Is the vaccine right for me?

Watch video clips of other Holocaust survivors talking about their experience with the vaccine and Learn more about vaccine safety and development.

Holocaust Survivors Around the World Tell of Their Vaccine Experience

Irving Levine is a Holocaust survivor. Today, at 93 years of age, Levine is receiving his first COVID vaccine at Holy Name Medical Center in Teaneck. (Video by Andre Malok | NJ Advance Media for NJ.com)

The Claims Conference in partnership with United Hatzalah has launched a national project with the goal of making sure that all 11,000 homebound Holocaust survivors living in Israel receive their Covid-19 vaccine. The Claims Conference will be investing 5,000,000 NIS in the project to pay for the transport of all of the survivors to and from the vaccination centers.

Holocaust survivors Rise and Frieda got their second shot of the COVID-19 vaccine in New York city.

Facts About COVID-19 and Vaccines

  • COVID19 is still a threat. COVID-19 vaccination is an important tool to help stop the COVID-19 pandemic. There is a lot of misinformation out there. It is important to trust health organizations such as the CDC and WHO. Vaccines are your best defense for preventing serious illness and hospitalization from the vaccine. The Vaccines are safe and effective.
  • Effectiveness of Pfizer-BioNTech and Moderna Vaccines Against COVID-19 Among Hospitalized Adults Aged ≥65 Years — United States, January–March 2021
  • CDC recommends you get a COVID-19 vaccine as soon as one is available to you.
  • The United States is once again seeing a rise in COVID19 cases, hospitalizations, and deaths. COVID-19 cases are on the rise in nearly 90% of U.S. jurisdictions, and we are seeing outbreaks in parts of the country that have low vaccination coverage. These worrisome trends are due, in part, to the rapid spread of the highly transmissible B.1.617.2 (Delta) variant.

    The B.1.617.2 (Delta) variant is now the predominant variant in the United States, making up an estimated 83.2% of recent U.S. cases. The best way to slow the emergence of new variants is to reduce the spread of infection by taking measures to protect yourself, including getting a vaccine when it’s available to you.

  • Updated: Vaccines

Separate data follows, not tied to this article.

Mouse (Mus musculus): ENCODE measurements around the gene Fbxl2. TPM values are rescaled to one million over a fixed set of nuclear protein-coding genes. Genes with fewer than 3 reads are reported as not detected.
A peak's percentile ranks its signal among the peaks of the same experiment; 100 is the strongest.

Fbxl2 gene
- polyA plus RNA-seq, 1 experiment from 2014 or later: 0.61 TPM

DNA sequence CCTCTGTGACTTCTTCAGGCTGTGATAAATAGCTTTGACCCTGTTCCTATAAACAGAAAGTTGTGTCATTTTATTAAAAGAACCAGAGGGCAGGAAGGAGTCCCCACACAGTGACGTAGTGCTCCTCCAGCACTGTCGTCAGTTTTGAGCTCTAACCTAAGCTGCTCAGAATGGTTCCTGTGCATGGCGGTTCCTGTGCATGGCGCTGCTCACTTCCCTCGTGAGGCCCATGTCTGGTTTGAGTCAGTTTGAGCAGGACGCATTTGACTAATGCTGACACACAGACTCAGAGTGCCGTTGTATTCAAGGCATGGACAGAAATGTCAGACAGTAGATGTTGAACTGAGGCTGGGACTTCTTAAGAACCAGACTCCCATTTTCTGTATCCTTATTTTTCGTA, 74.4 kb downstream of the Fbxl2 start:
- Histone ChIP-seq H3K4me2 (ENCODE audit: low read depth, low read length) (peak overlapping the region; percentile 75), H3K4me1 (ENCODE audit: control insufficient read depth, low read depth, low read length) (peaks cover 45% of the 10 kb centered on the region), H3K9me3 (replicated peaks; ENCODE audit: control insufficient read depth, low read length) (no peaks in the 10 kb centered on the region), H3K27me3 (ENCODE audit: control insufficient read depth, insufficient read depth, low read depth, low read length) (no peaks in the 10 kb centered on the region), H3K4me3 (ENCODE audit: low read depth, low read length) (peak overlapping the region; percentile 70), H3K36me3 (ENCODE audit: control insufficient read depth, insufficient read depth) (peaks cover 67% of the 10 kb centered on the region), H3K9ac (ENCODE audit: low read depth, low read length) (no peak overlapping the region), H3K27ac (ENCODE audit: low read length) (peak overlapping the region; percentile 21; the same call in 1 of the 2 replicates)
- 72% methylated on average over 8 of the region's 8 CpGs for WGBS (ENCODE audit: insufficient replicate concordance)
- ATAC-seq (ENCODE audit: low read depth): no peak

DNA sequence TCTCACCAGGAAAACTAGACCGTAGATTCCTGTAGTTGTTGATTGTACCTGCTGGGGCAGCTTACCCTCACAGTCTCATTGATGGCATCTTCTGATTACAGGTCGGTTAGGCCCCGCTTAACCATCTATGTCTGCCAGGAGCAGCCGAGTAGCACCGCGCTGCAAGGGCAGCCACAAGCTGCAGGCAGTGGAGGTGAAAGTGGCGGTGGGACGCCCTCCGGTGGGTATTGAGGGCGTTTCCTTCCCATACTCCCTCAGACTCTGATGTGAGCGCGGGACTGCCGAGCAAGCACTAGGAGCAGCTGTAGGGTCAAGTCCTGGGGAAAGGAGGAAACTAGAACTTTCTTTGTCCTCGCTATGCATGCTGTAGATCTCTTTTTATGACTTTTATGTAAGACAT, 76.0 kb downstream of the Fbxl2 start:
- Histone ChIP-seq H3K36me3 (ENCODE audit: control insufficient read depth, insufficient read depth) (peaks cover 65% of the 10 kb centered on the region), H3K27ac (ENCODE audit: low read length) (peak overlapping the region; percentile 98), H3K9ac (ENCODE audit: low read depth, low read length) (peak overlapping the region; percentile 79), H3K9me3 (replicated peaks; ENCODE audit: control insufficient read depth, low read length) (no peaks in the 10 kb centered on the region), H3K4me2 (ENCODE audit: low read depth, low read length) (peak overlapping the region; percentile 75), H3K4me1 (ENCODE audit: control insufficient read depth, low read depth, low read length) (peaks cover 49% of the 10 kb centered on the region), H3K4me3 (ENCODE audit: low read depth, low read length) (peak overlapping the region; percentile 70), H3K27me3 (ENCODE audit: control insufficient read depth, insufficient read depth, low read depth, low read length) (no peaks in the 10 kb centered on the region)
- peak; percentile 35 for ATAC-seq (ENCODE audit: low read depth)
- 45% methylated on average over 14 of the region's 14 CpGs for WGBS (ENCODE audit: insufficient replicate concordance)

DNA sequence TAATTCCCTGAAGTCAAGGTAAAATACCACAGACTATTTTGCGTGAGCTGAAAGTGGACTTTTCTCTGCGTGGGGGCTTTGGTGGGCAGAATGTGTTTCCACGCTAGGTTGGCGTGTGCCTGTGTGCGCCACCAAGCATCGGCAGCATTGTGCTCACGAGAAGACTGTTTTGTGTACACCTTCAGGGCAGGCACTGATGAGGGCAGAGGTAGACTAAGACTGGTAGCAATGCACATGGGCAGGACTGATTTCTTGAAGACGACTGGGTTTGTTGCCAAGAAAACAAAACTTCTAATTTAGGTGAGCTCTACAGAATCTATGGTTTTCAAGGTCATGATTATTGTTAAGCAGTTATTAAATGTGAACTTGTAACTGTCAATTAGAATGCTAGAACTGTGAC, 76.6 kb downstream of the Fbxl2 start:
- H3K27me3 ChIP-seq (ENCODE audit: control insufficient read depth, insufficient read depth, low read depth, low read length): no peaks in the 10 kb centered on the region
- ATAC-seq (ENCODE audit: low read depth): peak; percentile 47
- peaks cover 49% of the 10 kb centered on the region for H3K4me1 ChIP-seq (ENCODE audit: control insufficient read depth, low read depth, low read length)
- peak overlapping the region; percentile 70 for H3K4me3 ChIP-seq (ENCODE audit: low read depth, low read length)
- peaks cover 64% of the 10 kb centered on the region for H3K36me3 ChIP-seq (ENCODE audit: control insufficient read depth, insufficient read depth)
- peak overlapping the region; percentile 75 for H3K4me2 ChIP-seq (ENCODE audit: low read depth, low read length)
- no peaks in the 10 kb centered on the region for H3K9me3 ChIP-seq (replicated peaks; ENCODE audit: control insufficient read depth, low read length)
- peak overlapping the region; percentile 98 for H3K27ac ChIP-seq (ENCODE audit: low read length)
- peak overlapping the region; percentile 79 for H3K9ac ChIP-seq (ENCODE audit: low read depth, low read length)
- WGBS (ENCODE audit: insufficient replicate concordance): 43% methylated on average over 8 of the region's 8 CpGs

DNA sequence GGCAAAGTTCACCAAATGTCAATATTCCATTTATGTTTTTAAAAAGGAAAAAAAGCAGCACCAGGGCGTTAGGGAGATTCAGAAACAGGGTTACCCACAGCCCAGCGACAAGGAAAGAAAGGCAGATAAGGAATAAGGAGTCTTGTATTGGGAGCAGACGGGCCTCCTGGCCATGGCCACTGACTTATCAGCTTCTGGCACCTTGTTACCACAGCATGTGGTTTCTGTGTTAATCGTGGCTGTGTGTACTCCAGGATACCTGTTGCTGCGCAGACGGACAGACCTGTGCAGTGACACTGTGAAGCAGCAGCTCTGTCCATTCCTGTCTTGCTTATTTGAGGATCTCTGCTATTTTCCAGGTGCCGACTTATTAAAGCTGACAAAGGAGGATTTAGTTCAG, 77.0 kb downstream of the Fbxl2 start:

Studies published since the last update that demonstrate currently authorized mRNA vaccines provide protection against variants, including the Delta strain that is now predominant in the United States. Vaccine effectiveness against hospitalization and death is high for all current SARS-CoV-2 variants; emerging data suggest lower effectiveness against confirmed infection and symptomatic disease caused by the Beta, Gamma, and Delta variants compared with the ancestral strain and the Alpha variant.

    A growing body of evidence indicates that people fully vaccinated with an mRNA vaccine (Pfizer-BioNTech or Moderna) are less likely than unvaccinated persons to acquire SARS-CoV-2 or to transmit it to others. However, the risk for SARS-CoV-2 breakthrough infection in fully vaccinated people cannot be completely eliminated as long as there is continued community transmission of the virus.

What We Know

  • COVID-19 vaccines are effective at preventing COVID-19 disease, especially severe illness and death.
  • Over 245 million doses of COVID-19 vaccines were administered in the United States from December 14++ 2020, through May 3++ 2021 under the most intense safety monitoring in U.S. history.

So far, research on mRNA COVID-19 vaccine effectiveness in real-world conditions is reassuring.

  • All COVID-19 vaccines available in the United States are effective at preventing COVID-19.
  • It typically takes about two weeks for the body to build protection after vaccination. That means it is possible you could still get COVID-19 soon after vaccination. This is because your body has not had enough time to build full protection.
  • Some people who are fully vaccinated against COVID-19 will still get sick because the vaccines are not 100% effective. When this happens, vaccination might help keep you from getting seriously ill, based on data from clinical studies

Fact sheet on Pfizer Vaccine /Moderna
English https://www.fda.gov/emergency-preparedness-and-response/mcm-legal-regulatory-and-policy-framework/moderna-covid-19-vaccine-frequently-asked-questions
German https://www.fda.gov/media/144617/download
French https://www.fda.gov/media/144819/download
Polish https://www.fda.gov/media/144622/download
Russian https://www.fda.gov/media/144622/download
Yiddish https://www.fda.gov/media/144627/download

Please note, this website was created for informational purposes only. The information provided here has been supplied to us by the US Center for Disease Control and Prevention. Nothing in this website is intended to be a substitute for professional medical advice, diagnosis or treatment. Always seek the advice of your physician or other qualified health care provider with any questions you may have regarding the COVID-19 vaccine.